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overthrow as a Spirit of bondage again, what before he had built as a Spirit of adoption.
And the third must therefore needs follow; that is, he overthroweth the testimony of his servants; for they have said, that now we receive the Spirit of bondage again to fear no more; that is, after that we, by the Holy Ghost, are enabled to call God, Father, Father.
Ans. 2. This is evident, also, because the covenant abideth in which the soul is now interested, and is everlasting; not upon the supposition of my obedience, but upon the unchangeable purpose of God, and the efficacy of the obedience of Christ, whose blood also hath confirmed it. It is "ordered in all things, and sure," said David; "for this," added he, " is all my salvation," 2 Sam. xxiii. 5.
The covenant, then, is everlasting in itself, being established upon so good a foundation, and therefore standeth in itself everlastingly bent for the good of those that are involved in it. Hear the tenor of the covenant, and God's attesting of the truth thereof. "This is the covenant that I will make with the house of Israel after those days, saith the Lord; I will put my laws into their mind, and write them in their hearts: and I will be to them a God, and they shall be to me a people: and they shall not teach every man his neighbour, and every man his brother, saying, Know the Lord: for all shall know me, from the least to the greatest. For I will be merciful to their unrighteousness, and their sins and their iniquities will I remember no more," Heb. viii. 10— 12. Now, if God will do thus unto those that he hath comprised in his everlasting covenant of grace, then he will remember their sins no more; that is, unto condemnation; for so it is, that he doth forget them: then cannot the Holy Ghost, who also is one with the Father and the Son, come to us again, even after we are possessed with these glorious fruits of this covenant, as a Spirit of bondage, to put us in fear of damnation.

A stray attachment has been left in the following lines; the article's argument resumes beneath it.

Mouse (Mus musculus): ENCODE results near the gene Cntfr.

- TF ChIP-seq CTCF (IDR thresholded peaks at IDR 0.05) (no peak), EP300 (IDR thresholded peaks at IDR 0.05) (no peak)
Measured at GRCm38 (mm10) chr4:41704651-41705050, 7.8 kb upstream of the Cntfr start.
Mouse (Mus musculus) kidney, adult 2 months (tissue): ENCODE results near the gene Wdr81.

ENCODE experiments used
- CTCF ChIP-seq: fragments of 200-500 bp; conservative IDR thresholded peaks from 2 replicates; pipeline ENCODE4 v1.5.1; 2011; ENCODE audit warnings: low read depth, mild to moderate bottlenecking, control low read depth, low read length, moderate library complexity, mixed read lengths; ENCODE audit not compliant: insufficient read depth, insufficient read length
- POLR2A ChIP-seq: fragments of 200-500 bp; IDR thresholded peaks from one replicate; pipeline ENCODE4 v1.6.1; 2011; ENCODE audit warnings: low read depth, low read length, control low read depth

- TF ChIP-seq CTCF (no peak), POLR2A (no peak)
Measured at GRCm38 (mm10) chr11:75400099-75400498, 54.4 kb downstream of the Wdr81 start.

Ans. 3. The Spirit of God, after it is come to me as a Spirit of adoption, can come to me no more as a Spirit of bondage, to put me in fear, that is, with my first fear; because, by that faith that he, even he himself, hath wrought in me, to believe and call God, Father, Father, I am united to Christ, and stand no more in my own sins or performances; but in his glorious righteousness before him, and before his Father; and he will not cast away a member of his body, of his flesh, and of his bones. Nor will the Spirit of God come as a Spirit of bondage, to put me into a grounded fear of damnation, that standeth complete before God in the righteousness of Christ; for that is an apparent contradiction.
Quest. But may he not come again as a Spirit of bondage, to put me into my first fears for my good?
Ans. The text saith the contrary; "For we have not received the Spirit of bondage again to fear." Nor is God put to it for want of wisdom, to say and unsay, do and undo, or else he cannot do good. When we are sons, and have received the adoption of children, he doth not use to send the Spirit after that to tell us we are slaves and heirs of damnation, that we are without Christ, without the promise, without grace, and without God in the world; and yet this he must do, if the Spirit comes to us after we have received him as a Spirit of adoption, and put us, as a Spirit of bondage, in fear as before.
Quest. But by what spirit is it, then, that I am brought again into fears, even into the fears of damnation, and so into bondage?
Ans. By the spirit of the devil, who always labours to frustrate the faith, and hope, and comfort of the godly.
Quest. How doth that appear?
Ans. By the groundlessness of such fears—by the unseasonableness of them—and by the effects of them.